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mnoGoSearch 3.3.12 reference manual: Full-featured search engine software
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indexer configuration

Specifying the Web space for indexing

When indexer found a new URL during crawling, indexer checks whether the URL has a corresponding Web space definition command Server, Realm or Subnet given in indexer.conf. URLs which do not have a corresponding Web space definition command are not added into the database. Also, the URLs which already present in the search database and appear not to have corresponding Web space definition commands are deleted from the database. This can happen after removing of some of the definition commands from indexer.conf.

The Web definiton commands have the following format:


Server [Method] [SubSection] <pattern> [alias]
Realm [Method] [CaseType] [MatchType] [CmpType] <pattern> [alias]
Subnet [Method] [MatchType] <pattern>

The mandatory parameter pattern specifies an URL, or its part, or a pattern.

The optional parameter method specifies the action for this command. It can take one of the following values: Allow, Disallow, HrefOnly, CheckOnly, Skip, CheckMP3, CheckMP3Only. By default, the value Allow is used.

  1. Allow

    Allow specifies that all corresponding documents will be indexed and scanned for new links. Depending on Content-Type, an external parser can be executed if needed.

  2. Disallow

    Disallow specifies that all corresponding documents will be ignored and deleted from the database.

  3. HrefOnly

    HrefOnly specifies that all corresponding documents will only be scanned for new links, but their content won't be indexed. This is useful, for example, when indexing mail archives, when the index pages are only scanned for links to new messages.

    
Server HrefOnly Page http://www.mail-archive.com/general%40mnogosearch.org/
    Server Allow    Path http://www.mail-archive.com/general%40mnogosearch.org/
    

  4. CheckOnly

    CheckOnly specifies that all corresponding documents will be requested using the HEAD HTTP method instead of the default GET method. When using CheckOnly, only brief information about the documents (such as size, last modification time, content type) will be fetched. This method can be helpful to detect broken links on your site. For example:

    
Server HrefOnly  http://www.mnogosearch.org/
    Realm  CheckOnly *
    

    These commands instruct indexer to scan all documents on the site www.mnogosearch.org and collect all outgoing links. Brief info about every document outside www.mnogosearch.org will be requested using the HEAD method. After indexing is done, use indexer -S command to see if there are any pages with status 404 Not found.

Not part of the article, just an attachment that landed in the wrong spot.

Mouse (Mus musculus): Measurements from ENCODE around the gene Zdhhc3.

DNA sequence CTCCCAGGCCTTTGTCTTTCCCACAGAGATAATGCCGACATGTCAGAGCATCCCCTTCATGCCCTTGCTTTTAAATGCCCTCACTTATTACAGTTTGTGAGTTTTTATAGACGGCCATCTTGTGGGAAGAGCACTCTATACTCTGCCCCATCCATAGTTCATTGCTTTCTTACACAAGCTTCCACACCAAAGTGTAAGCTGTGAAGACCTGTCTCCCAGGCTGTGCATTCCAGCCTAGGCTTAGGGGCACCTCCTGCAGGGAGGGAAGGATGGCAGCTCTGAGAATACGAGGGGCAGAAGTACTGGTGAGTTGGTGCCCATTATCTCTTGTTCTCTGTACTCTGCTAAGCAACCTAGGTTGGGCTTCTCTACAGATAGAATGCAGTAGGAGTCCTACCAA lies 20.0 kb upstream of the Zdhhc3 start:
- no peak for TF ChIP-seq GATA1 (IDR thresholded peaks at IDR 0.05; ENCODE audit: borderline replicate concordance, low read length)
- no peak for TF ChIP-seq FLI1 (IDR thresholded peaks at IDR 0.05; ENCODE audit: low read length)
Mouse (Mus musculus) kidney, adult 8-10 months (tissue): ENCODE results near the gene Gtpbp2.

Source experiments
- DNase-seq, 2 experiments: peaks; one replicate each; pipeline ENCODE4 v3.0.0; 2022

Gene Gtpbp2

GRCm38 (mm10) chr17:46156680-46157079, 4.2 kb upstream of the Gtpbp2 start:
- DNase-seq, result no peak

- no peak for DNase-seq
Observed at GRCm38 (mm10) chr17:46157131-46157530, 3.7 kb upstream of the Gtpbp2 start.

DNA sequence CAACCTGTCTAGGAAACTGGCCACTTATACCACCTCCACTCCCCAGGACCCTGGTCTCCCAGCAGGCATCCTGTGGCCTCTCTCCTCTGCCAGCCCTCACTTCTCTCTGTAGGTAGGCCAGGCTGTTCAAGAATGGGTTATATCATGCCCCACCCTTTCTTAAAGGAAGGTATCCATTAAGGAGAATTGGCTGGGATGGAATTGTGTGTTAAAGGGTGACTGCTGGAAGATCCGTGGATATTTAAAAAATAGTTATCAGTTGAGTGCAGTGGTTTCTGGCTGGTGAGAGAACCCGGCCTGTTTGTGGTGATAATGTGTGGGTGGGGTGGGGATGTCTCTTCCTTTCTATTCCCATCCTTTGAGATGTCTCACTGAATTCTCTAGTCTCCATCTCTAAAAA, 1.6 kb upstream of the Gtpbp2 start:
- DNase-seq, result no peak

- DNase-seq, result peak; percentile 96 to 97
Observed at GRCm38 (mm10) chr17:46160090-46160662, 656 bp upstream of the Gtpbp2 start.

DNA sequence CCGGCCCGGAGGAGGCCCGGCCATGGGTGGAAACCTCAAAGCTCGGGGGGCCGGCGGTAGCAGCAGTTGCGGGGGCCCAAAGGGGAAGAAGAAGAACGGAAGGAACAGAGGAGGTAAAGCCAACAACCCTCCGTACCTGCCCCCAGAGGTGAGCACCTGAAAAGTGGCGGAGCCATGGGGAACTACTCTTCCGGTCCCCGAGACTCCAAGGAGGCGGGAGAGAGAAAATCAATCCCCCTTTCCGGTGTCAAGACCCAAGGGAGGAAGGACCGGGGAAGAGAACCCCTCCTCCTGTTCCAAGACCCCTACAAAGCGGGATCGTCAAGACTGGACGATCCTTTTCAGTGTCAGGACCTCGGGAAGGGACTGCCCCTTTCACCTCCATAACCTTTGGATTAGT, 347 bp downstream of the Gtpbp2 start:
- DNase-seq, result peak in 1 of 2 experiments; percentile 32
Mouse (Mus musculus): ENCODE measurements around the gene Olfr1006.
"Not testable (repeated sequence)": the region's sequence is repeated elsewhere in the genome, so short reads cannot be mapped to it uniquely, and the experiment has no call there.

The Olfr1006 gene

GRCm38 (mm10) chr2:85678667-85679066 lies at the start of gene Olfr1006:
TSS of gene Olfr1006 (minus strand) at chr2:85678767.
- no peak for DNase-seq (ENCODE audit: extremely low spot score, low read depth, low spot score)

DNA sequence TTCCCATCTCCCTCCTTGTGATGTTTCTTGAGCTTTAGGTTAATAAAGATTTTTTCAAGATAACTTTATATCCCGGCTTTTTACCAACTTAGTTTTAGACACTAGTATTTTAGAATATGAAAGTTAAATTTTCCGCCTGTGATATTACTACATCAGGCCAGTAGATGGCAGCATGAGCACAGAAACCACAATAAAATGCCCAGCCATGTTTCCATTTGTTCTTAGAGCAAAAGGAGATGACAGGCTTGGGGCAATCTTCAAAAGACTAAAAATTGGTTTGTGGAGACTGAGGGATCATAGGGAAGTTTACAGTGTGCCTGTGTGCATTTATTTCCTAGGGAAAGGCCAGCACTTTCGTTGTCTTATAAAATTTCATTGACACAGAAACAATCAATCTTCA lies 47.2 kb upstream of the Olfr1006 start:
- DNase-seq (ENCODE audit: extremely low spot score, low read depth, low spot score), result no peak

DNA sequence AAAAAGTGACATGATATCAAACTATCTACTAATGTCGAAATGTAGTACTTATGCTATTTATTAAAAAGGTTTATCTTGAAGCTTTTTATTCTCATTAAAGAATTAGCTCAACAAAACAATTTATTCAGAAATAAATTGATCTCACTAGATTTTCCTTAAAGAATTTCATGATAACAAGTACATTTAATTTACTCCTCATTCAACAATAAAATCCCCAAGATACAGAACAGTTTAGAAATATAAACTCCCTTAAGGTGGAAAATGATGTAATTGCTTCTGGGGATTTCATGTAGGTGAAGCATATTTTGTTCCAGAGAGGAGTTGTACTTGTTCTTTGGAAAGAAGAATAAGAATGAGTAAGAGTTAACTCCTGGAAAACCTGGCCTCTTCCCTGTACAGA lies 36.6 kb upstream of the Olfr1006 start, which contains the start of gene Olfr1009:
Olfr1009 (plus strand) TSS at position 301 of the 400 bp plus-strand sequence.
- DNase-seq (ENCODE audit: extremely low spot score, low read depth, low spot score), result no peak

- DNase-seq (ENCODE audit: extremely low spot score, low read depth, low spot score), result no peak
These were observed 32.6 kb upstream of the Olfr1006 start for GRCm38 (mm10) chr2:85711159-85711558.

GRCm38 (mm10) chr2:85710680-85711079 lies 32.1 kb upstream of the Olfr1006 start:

5. Skip

    Skip specifies that all corresponding documents will be skipped while indexing. This is useful when you need to disable temporarily reindexing of some sites, but to keep them available for search with their previous content. indexer will mark these documents as "fresh" and put in the end of its queue.

  6. CheckMP3

    CheckMP3 specifies that the corresponding documents will be checked for MP3 tags even if the Content-Type is not equal to audio/mpeg. This is useful if the remote server sends application/octet-stream as Content-Type for MP3 files. In case when MP3 tags are found in some document, they will be indexed, otherwise the document will be further processed according to the Content-Type.

  7. CheckMP3Only

    This method is very similar to CheckMP3, but in case when MP3 tags are not found in a document, the document is not further processed.

The optional SubSection parameter specifies the pattern match method, which can be one of the following values: page, path, site, world, with path being the default.

  1. Server path

    All URLs from the same directory match. For example, if: Server path http://localhost/path/to/index.html is given, all URLs starting with http://localhost/path/to/ will match this command.

    The following commands have the same effect when searching for a matching Web space definition command:

    
Server path http://localhost/path/to/index.html
    Server path http://localhost/path/to/index
    Server path http://localhost/path/to/index.cgi?q=bla
    Server path http://localhost/path/to/index?q=bla
    

  2. Server site

    All URLs from the same host match. For example, Server site http://localhost/path/to/a.html will allow to index the entire site http://localhost/.

  3. Server world

    If world subsection is specified, then absolutely any URL will correspond to this definiton command. See the explanation below.

  4. Server page

    Means exact match, only the given URL will match this command.

  5. subsection in news:// schema

    Subsection is always considered as site for the news:// URL schema. This is because unlike ftp:// or http://, the news:// schema has no recursive paths. Use Server news://news.server.com/ to index the whole news server or, for example, Server news://news.server.com/udm to index all messages from the /udm hierarchy.